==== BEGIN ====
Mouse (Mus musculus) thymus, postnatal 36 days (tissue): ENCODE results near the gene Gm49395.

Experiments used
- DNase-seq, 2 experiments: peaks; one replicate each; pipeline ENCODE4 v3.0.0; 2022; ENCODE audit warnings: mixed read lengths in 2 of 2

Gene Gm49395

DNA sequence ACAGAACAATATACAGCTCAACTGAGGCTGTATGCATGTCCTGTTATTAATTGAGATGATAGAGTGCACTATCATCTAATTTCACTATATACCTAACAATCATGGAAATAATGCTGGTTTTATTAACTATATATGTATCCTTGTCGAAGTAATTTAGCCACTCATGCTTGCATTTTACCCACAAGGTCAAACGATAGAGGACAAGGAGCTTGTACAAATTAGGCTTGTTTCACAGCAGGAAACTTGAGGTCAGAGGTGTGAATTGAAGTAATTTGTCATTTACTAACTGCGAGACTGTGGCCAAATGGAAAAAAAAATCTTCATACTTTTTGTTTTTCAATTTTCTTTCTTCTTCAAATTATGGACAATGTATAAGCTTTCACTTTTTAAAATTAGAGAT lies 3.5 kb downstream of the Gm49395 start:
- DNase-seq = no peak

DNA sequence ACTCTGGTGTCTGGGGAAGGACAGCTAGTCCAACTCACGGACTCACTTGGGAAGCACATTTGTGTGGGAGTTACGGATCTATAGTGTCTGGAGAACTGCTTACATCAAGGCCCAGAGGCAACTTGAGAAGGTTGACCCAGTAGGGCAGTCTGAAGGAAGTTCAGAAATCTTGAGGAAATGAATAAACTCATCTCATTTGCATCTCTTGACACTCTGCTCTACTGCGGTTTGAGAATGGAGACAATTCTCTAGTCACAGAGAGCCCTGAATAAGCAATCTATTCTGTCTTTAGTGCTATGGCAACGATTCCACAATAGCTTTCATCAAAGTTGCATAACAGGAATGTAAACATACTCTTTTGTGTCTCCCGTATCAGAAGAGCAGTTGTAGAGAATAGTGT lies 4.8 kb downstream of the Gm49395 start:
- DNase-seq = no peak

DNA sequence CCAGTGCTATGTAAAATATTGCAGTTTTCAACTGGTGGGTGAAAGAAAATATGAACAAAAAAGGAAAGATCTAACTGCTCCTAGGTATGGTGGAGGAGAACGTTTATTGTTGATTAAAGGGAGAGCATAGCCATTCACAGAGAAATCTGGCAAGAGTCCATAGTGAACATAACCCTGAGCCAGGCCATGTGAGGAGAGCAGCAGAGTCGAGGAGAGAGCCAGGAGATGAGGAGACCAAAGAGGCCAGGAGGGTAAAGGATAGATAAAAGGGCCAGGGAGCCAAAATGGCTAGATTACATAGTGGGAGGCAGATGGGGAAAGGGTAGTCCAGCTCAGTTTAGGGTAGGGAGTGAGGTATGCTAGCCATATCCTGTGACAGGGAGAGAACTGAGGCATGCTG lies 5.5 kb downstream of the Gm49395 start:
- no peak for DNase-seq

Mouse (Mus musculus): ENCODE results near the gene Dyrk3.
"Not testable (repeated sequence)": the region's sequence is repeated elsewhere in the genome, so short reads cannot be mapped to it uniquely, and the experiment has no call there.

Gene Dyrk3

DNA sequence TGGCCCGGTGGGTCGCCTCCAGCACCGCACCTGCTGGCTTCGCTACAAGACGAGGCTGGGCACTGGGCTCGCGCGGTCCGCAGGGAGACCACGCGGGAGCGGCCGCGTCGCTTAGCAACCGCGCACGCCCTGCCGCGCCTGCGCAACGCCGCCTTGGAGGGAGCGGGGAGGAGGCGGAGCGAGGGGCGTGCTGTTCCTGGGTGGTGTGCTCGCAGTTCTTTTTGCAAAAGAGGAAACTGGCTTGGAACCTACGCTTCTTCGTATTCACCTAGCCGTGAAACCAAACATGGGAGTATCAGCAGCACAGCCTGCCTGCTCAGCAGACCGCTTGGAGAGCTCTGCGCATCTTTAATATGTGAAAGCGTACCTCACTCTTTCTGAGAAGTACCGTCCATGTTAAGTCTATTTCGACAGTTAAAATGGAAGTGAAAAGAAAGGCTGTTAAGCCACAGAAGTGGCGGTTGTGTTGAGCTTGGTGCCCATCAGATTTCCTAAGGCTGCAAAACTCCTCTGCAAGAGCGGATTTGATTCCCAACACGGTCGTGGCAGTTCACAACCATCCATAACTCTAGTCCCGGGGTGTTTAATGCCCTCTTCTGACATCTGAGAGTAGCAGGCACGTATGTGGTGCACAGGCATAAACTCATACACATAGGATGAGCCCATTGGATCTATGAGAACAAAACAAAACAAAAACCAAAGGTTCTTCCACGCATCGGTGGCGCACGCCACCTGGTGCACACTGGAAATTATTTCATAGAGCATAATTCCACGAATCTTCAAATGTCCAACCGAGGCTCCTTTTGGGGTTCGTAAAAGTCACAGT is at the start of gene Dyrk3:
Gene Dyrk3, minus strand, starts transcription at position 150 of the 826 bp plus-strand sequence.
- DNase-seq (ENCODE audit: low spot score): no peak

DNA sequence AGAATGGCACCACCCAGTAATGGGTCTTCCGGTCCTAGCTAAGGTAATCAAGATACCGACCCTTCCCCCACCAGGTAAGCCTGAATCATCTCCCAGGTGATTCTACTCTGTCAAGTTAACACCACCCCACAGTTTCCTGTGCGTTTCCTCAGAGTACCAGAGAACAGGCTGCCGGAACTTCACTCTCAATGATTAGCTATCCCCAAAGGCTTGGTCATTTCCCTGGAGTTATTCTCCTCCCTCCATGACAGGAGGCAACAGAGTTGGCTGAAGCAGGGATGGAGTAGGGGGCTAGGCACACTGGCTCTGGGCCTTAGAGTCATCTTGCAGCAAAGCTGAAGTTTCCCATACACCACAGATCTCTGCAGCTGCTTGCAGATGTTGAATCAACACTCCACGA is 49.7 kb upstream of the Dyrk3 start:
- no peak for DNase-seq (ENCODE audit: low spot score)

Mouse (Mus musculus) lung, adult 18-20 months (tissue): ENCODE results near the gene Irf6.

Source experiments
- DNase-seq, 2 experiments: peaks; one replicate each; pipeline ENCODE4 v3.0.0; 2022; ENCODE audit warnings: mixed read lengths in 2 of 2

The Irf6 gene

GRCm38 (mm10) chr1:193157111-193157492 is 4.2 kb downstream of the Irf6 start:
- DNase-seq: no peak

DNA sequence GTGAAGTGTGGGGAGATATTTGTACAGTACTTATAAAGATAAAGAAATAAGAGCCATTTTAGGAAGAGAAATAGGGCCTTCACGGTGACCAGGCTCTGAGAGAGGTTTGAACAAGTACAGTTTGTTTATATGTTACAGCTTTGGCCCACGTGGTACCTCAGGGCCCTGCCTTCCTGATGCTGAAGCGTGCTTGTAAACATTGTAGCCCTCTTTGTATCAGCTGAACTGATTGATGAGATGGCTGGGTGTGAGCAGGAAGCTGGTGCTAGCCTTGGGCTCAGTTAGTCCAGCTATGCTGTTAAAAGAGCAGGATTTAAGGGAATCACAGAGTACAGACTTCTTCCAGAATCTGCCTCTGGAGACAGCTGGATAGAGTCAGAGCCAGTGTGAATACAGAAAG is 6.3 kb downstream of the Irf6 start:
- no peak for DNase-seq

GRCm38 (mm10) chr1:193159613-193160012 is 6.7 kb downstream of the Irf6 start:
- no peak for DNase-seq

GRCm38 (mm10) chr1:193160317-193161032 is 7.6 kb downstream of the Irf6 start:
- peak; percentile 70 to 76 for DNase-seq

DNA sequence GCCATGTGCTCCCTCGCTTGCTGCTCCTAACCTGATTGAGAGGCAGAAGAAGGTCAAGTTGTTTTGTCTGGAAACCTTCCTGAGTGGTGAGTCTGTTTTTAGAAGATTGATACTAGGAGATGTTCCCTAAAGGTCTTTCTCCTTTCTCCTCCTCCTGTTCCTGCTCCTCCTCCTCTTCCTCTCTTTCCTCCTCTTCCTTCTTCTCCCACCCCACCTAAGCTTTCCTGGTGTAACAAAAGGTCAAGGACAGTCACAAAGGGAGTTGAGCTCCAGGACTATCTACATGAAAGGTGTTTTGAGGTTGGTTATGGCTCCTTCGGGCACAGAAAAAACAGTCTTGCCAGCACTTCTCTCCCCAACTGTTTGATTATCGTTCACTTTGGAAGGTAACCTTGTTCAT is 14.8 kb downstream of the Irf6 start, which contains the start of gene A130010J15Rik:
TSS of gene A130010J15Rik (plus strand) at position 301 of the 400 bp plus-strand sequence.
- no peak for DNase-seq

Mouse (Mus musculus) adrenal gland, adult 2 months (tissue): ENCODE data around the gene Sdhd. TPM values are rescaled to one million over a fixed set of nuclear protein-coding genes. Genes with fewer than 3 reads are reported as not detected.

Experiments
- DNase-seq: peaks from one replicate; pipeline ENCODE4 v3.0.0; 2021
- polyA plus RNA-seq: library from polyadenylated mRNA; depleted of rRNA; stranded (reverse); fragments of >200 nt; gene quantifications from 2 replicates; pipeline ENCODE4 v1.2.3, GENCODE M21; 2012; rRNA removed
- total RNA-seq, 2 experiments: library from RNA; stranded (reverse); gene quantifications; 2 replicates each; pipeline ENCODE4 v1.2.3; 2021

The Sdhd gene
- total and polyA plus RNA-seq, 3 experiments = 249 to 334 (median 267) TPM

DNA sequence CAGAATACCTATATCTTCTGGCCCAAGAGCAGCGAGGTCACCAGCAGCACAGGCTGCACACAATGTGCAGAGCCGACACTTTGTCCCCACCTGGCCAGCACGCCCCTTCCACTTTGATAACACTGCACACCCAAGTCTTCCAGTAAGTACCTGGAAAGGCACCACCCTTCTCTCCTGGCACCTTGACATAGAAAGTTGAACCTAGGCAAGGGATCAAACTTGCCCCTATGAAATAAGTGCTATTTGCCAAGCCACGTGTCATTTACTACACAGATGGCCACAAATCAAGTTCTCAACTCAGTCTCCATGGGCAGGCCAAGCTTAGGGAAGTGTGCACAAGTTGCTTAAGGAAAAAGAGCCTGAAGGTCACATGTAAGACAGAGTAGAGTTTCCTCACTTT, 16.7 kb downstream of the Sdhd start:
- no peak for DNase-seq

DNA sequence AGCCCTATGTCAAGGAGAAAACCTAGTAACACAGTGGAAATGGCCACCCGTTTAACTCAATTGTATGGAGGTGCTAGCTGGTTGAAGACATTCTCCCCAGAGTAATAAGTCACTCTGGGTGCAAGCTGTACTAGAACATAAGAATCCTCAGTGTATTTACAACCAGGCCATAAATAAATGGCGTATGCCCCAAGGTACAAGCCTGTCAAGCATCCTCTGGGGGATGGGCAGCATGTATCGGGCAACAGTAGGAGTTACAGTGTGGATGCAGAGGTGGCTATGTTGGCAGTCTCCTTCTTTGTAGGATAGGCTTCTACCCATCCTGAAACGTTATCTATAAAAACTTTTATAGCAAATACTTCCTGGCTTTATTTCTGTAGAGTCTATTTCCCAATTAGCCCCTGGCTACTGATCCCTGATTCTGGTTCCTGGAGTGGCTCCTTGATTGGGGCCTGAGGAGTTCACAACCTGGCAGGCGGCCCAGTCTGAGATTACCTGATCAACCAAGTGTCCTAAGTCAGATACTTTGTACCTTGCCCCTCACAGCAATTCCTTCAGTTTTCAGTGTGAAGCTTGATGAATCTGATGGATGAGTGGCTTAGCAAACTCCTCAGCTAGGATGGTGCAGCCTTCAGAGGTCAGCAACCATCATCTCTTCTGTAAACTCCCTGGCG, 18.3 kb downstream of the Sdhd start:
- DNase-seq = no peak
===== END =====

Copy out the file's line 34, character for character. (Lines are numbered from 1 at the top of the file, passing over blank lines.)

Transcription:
Mouse (Mus musculus) adrenal gland, adult 2 months (tissue): ENCODE data around the gene Sdhd. TPM values are rescaled to one million over a fixed set of nuclear protein-coding genes. Genes with fewer than 3 reads are reported as not detected.